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Tax office makes reappraisal presentation to Fearrington residents

Posted Monday, March 7, 2005

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On Tuesday, March 5, 2005, at the regular monthly meeting of the FHA Board of Directors, Kimberly Horton, the Chatham County Tax Administrator, discussed the proposed 2005 property revaluations with the Board and residents attending the meeting.

The Powerpoint presentation covered the following:

Why Do We Conduct Reappraisals?
• To appraise real property at market value.
• To re-equalize the tax base.
– Personal Property is assessed annually at market value
– Real property is assessed every four years
– Creates an imbalance that worsens over time
– Real estate values change over time, but not uniformly across the county.

Why Do We Conduct Reappraisals?
• Reappraisals are required by North Carolina law.
– Octennial System - G.S. 105-286(a)
• More Frequent Reappraisal allowed at the Discretion of Local Board of Commissioners
• Chatham County Board of Commissioners agreed in 1998 to conduct appraisals ever 4 years
– 2001, 2005, 2009, 2013 etc.

Why 4 Year Reappraisals?
• Avoid Losing Property Tax Revenues from public utilities
• Avoid Large Value Increases.
• Equitable Distribution of Tax Burden

The Market Value Standard
G.S. 105-283.
All property, real and personal, shall as far as practicable be appraised or valued at its true value in money.

True Value In Money is...
The price estimated in terms of money at which the property would change hands between a willing and financially able buyer and a willing seller, neither being under any compulsion to buy or sell and both having reasonable knowledge of all the uses to which the property is adapted and for which it is capable of being used.

Market Value Is...
• The Most Probable Price - not necessarily the highest, lowest, average, or actual sale price.

Most Probable Price
• Comparable properties in a neighborhood are being sold in the $50,000 range and there are no significant differences, it is reasonable to believe all properties in the neighborhood would be worth $50,000.

How is a Reappraisal Conducted?
– Every real estate transaction resulting in a change of ownership is reviewed.
– The sales price and terms of the transaction are verified.
– True “arms-length” transactions are qualified and placed in our sales file.
– Our sales file contains qualified sales from 1/01 through 12/04.

Qualified Sales
• A Sale Between Unrelated Parties
• Reasonable Exposure in the Market
• Not a Forced Sale - Foreclosures
• No Advantage Being Taken by the Buyer or Seller
• Both Parties Recognize the Present Use and Potential Uses of the Property

Stratification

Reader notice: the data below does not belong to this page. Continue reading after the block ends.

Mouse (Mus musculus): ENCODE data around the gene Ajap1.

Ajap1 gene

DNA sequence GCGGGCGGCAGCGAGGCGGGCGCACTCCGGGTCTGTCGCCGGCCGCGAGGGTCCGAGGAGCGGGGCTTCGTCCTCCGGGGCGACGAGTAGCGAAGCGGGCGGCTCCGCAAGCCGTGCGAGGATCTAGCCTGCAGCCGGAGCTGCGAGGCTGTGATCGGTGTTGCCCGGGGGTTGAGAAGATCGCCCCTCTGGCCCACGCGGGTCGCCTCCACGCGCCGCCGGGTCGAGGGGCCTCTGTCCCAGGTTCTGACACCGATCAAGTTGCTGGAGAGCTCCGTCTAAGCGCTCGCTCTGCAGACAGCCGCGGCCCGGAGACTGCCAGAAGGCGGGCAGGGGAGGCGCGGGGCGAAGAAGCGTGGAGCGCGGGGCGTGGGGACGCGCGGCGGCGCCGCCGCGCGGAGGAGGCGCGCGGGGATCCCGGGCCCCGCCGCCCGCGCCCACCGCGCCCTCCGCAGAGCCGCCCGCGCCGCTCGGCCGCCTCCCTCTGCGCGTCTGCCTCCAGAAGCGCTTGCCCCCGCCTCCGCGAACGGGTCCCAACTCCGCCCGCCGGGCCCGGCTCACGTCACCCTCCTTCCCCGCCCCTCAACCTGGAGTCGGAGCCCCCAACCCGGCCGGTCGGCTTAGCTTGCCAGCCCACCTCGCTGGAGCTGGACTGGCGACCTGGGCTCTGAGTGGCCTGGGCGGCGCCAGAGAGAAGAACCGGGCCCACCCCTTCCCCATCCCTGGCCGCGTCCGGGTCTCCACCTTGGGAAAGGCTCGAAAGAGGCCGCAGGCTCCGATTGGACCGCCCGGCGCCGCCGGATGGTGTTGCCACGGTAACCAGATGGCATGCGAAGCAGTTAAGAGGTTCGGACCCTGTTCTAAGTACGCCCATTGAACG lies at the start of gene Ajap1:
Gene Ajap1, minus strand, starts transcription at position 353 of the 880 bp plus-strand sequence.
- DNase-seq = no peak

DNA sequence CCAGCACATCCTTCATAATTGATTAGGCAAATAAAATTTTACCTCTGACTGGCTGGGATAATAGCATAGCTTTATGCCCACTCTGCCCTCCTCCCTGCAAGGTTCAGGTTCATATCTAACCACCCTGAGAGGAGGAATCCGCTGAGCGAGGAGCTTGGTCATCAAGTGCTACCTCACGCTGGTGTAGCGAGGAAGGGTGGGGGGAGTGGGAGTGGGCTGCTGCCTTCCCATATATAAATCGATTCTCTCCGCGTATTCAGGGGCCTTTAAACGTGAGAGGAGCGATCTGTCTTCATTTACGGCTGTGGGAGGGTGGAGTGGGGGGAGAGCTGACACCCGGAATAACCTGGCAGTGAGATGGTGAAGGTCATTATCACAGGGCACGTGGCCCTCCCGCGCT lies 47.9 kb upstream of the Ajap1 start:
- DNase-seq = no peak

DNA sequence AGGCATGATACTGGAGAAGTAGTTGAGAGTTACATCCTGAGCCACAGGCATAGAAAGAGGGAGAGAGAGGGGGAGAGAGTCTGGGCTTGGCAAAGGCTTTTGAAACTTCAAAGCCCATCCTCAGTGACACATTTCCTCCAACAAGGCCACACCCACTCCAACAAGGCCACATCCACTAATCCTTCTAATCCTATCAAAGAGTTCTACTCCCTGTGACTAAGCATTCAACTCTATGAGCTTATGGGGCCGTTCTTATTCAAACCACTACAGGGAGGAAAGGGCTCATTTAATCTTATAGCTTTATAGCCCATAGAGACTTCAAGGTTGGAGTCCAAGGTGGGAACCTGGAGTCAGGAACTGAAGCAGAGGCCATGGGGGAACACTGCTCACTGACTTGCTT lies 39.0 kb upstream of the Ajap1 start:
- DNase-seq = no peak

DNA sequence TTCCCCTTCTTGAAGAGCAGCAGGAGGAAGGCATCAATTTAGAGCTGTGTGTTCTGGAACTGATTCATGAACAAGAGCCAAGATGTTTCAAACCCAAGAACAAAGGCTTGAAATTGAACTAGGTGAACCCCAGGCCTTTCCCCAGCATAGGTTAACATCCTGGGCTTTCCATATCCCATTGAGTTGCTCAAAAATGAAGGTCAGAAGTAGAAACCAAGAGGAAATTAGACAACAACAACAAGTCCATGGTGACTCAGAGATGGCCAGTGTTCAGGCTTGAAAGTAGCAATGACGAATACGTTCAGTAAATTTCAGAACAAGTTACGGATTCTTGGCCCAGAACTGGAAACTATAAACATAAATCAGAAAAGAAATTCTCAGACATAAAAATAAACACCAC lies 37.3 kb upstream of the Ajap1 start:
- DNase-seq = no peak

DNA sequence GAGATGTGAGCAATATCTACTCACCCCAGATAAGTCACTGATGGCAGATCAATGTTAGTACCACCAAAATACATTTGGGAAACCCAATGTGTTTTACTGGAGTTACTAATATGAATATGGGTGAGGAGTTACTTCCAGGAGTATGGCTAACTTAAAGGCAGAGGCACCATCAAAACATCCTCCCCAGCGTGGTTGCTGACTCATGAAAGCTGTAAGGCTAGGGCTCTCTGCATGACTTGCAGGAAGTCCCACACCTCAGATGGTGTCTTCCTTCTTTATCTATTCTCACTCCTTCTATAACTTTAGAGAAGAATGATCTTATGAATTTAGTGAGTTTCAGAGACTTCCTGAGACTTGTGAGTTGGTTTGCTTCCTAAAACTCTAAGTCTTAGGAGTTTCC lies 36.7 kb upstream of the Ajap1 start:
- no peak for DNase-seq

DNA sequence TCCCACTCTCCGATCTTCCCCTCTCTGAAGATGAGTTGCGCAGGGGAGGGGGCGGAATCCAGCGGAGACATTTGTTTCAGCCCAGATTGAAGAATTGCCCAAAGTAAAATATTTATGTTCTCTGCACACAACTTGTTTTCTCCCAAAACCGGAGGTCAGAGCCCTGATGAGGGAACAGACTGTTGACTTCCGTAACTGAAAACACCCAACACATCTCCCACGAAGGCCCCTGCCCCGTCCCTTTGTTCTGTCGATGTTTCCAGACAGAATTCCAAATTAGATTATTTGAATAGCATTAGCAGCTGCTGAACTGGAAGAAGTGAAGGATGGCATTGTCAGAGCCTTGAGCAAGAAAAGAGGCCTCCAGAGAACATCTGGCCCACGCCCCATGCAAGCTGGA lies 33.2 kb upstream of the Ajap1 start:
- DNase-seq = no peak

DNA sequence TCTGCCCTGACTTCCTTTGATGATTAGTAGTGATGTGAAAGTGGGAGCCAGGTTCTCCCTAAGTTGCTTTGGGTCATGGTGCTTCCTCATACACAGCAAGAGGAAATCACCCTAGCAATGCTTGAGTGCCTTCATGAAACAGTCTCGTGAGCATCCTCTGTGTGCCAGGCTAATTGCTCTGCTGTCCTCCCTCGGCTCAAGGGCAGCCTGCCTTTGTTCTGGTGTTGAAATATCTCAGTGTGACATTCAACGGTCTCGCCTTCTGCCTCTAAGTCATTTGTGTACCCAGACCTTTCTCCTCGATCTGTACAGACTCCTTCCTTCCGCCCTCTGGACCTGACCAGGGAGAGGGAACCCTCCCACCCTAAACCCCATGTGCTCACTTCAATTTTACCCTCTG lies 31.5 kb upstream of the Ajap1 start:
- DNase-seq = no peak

• The county is divided into approximately 500 appraisal “neighborhoods” Fearrington Village has 10 neighborhoods.
• Reviews are conducted on a neighborhood basis.
• Sales analysis is conducted using sales from within the neighborhood.

Three Approaches to Value
• Cost Approach
• Income Approach
• Sales Comparison Approach

Statistics
• The overall level of assessment as indicated by sales is 107% in Fearrington Village.
– PRD 1.001
– Average COD 3.37
• Case Note G.S.105-283 “There may be reasonable variations from market value in appraisals of property for tax purposes if these variations are uniform.

Statistics
• The AVERAGE VALUE of a Fearrington residential property was $213,039 in 2004.
• The PROPOSED AVERAGE VALUE of a Fearrington residential property is $267,876 in 2005.

Statistics
• The taxable residential value in Fearrington Village was $248 million in 2004.
• The proposed taxable residential value in Fearrington Village is $312 million for 2005.
• The is an increase of 25.81%.

Statistics
• The taxable commercial, industrial, and “other” (multi-zoning) value in Fearrington Village was $12 million in 2004.
• The proposed taxable commercial, industrial, and other value in Fearrington Village is $46 million for 2005
• The is an increase of 283.33%.

Statistics
• The county taxable real estate portion of the tax base before exemptions and exclusions was $4.4 billion in 2004.
• The county taxable real estate portion of the tax base before exemptions and exclusions is $5.6 billion (initially) for 2005.
• The is an increase of 29.06%.

Uniformity and Equalization
• The most important point to remember is that the primary goal of reappraisal is uniformity. The purpose of a reappraisal is not to increase revenues or to provide tax breaks, but to fairly, equally and uniformly appraise the real property at its true value in money.

Uniformity and Equalization
Since ad valorem taxes (property taxes) is based on value, it is important to have all property valued periodically on a uniform basis, using a modern system of valuation. Since market value appraisals become the foundation for assessments, equalized values create equalized and uniform taxes. Equalization also creates a better tax climate in the community since each taxpayer is paying only his or her fair share.

Notification & Appeals Process
• 2-14-05 Revaluation Notice Mailed
• 3-01-05 Begin Informal Hearings
• 3-31-05 Informal Results Mailed
• 4-25-05 Begin BOER Hearings
• 5-25-05 BOER Results Mailed
• 6-25-05 PTC Appeals Due

Notification & Appeals Process
• First notice 15 day appeal deadline
– Easiest for taxpayer.
– Not the only appeal open to taxpayer.
• Appeals are accepted until the adjournment of the BOER
– Legal advertisement of the expected adjournment date

Informal Appeals Process
• The majority of property owners will likely accept their new value without contacting the Assessor’s Office.
• Currently 2490 appeals on file
• 279 appeals from Fearrington Village.

 
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